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How Can We Unlock Distributed Energy? 3 Final Steps to Fulfill FERC Order 2222.

Find out how Enel X North America CEO Surya Panditi thinks we can increase the benefits of distributed energy resources.

Surya Panditi April 4, 2022

Surya Panditi is the President and CEO of Enel X North America. Today, he is sharing his thoughts on how revisions to FERC Order 2222 could increase the benefits from distributed energy resources participating in wholesale energy markets.


In September 2020, when the Federal Energy Regulatory Commission (FERC) released FERC Order No. 2222, our team at Enel X was in full celebration mode. The Order requires system operators to remove barriers for distributed energy resources (DERs) like rooftop solar panels and on-site batteries to participate in wholesale energy markets. It’s a win for fair competition and energy costs, a win for sustainability, and above all – a win for grid reliability.


But now that system operators have officially begun submitting their compliance filings, it’s clear there is still some work to be done if we’re going to truly level the playing field for DERs and unlock their full value. That’s not to discredit the hard work of those system operators, but I don’t want to see the opportunity of Order 2222 pass us by.


What are DERs, and what’s the benefit of them fully participating in the wholesale market?

DERs give grid operators flexible resources to tap into to meet our electricity needs, especially during peak demand hours, like in the evening when solar production stops and households ramp up their energy use. DERs such as demand response, energy storage, rooftop solar, and electric vehicles can contribute energy to stabilize the grid quickly, cleanly, and cost-effectively.


An example we often use at Enel X is a fleet of electric school buses that’s enrolled in virtual power plant services. When those buses are charged, a grid operator could tap into the fleet’s batteries to provide energy for a neighboring community. In this scenario, where DERs are fully integrated into the wholesale market, the school district earns revenue for its contribution to the grid and overall energy costs go down, since we avoided the need for expensive and high-emitting backup power plants.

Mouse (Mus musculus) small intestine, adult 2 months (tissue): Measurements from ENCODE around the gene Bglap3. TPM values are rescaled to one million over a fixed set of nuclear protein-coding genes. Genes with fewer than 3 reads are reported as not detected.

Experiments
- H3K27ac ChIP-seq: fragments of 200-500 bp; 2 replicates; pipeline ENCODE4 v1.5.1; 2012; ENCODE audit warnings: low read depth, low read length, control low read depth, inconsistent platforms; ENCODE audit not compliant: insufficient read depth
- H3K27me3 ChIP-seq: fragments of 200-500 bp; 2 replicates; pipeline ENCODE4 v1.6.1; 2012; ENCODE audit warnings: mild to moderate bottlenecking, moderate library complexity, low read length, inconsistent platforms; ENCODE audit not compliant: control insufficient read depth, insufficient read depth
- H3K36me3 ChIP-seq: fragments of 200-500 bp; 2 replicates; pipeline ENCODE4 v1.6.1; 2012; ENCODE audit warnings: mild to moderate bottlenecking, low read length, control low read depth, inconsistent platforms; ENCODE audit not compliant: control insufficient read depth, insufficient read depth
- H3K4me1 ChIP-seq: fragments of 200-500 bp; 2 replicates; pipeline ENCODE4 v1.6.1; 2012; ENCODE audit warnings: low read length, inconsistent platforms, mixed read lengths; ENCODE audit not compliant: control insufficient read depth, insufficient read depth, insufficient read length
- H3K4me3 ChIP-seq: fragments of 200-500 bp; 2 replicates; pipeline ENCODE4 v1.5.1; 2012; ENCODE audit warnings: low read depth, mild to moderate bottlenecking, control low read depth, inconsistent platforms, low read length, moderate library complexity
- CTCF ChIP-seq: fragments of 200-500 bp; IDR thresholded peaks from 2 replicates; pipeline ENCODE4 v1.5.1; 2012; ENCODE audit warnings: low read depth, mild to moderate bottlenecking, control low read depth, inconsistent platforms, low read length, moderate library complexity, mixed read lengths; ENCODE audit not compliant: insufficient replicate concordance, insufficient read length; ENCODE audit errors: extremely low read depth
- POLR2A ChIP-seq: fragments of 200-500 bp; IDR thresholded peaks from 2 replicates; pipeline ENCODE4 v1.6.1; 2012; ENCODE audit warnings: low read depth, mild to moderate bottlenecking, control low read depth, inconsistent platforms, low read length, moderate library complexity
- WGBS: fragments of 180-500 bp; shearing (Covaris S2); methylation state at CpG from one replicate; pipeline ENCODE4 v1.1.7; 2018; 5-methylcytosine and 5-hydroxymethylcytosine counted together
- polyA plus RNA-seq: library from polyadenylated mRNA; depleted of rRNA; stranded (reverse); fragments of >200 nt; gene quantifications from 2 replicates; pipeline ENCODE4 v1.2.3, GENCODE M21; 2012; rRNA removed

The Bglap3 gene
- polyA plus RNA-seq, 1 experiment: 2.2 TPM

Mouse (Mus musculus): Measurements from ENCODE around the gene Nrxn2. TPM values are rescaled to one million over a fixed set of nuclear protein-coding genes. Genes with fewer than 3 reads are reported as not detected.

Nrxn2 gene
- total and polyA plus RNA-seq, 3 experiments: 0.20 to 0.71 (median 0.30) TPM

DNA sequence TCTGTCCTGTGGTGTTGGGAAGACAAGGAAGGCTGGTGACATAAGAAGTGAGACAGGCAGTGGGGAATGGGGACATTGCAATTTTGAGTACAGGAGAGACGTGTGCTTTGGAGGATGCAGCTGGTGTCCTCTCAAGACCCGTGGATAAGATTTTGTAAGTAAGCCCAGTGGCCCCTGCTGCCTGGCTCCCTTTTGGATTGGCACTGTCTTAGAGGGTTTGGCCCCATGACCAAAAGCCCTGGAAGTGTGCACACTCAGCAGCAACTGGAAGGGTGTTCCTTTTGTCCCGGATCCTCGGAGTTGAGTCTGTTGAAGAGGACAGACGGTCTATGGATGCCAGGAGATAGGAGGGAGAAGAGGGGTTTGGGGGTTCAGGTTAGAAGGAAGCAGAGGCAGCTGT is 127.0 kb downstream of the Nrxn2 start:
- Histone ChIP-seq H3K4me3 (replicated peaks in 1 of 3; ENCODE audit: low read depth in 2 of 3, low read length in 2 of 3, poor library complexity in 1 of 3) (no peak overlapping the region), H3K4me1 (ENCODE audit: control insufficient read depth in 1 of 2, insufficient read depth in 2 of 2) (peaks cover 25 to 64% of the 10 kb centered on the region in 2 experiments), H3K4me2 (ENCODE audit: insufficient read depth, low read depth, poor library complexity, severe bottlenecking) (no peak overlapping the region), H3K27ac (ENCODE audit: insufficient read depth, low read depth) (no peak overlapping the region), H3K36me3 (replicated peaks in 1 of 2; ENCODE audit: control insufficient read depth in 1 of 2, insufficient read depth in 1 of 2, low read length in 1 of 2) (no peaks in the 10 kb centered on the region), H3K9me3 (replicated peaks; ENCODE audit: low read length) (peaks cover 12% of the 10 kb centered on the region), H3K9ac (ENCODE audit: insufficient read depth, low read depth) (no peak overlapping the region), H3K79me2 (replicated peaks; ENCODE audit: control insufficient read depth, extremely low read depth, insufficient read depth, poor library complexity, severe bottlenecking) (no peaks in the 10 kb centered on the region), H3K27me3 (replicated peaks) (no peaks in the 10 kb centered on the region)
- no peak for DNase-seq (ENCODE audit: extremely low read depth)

So, what comes next for FERC Order 2222?

As more grid operators submit their Order 2222 compliance filings and FERC reviews the proposals, I strongly urge the Commission to push for the following revisions in its response.


1) Open Participation at the Sub-Meter Level

Some system operators are proposing that wholesale settlements only be allowed at customers’ main meters – those installed on the side of a house or building. However, the meters needed for settlement purposes are expensive, and many customers don’t have them installed. This raises the barrier to entry, especially for residential households, where the proper meter would cost hundreds of dollars.


If system operators would allow DERs with embedded metering, such as EV smart chargers and smart thermostats, to be used for settlement, it would open opportunities for many more residential and commercial customers to participate in the wholesale market.


2) Embrace DER Aggregation Across Multiple Transmission Nodes

When we bundle together hundreds or thousands of small-scale DERs across a large area, it allows us to bid that aggregated capacity into wholesale markets. There are two major benefits to aggregation – it mitigates risk for each individual customer who participates in the group, and it allows aggregators to meet the minimum size thresholds for wholesale participation.


However, with system operators proposing to limit that aggregation to a single transmission node (read: small geographic area) instead of allowing multi-nodal aggregation, we won’t be able to tap into the full potential of DERs.


3) Roll Back Sweeping Restrictions on Net-Metered Customers

Residential and commercial customers with solar panels can enroll in net-metering programs, which compensate them for supplying power back into the grid. PJM and CAISO both want to restrict these customers from receiving additional credit for their grid injections that come from other DERs, like energy storage or demand response. This leaves critical capacity on the table while also discouraging net-metered customers from combining their solar with other flexibility solutions.


Again, this type of sweeping prohibition is limiting market participation for DERs and holding us back from realizing their full benefits and value.


The approval of FERC Order 2222 was a landmark moment in energy regulation, and an enormous step forward for the prospect of a 100% clean and reliable grid. But without taking these three final steps, the growth and competition of DERs will remain severely hindered.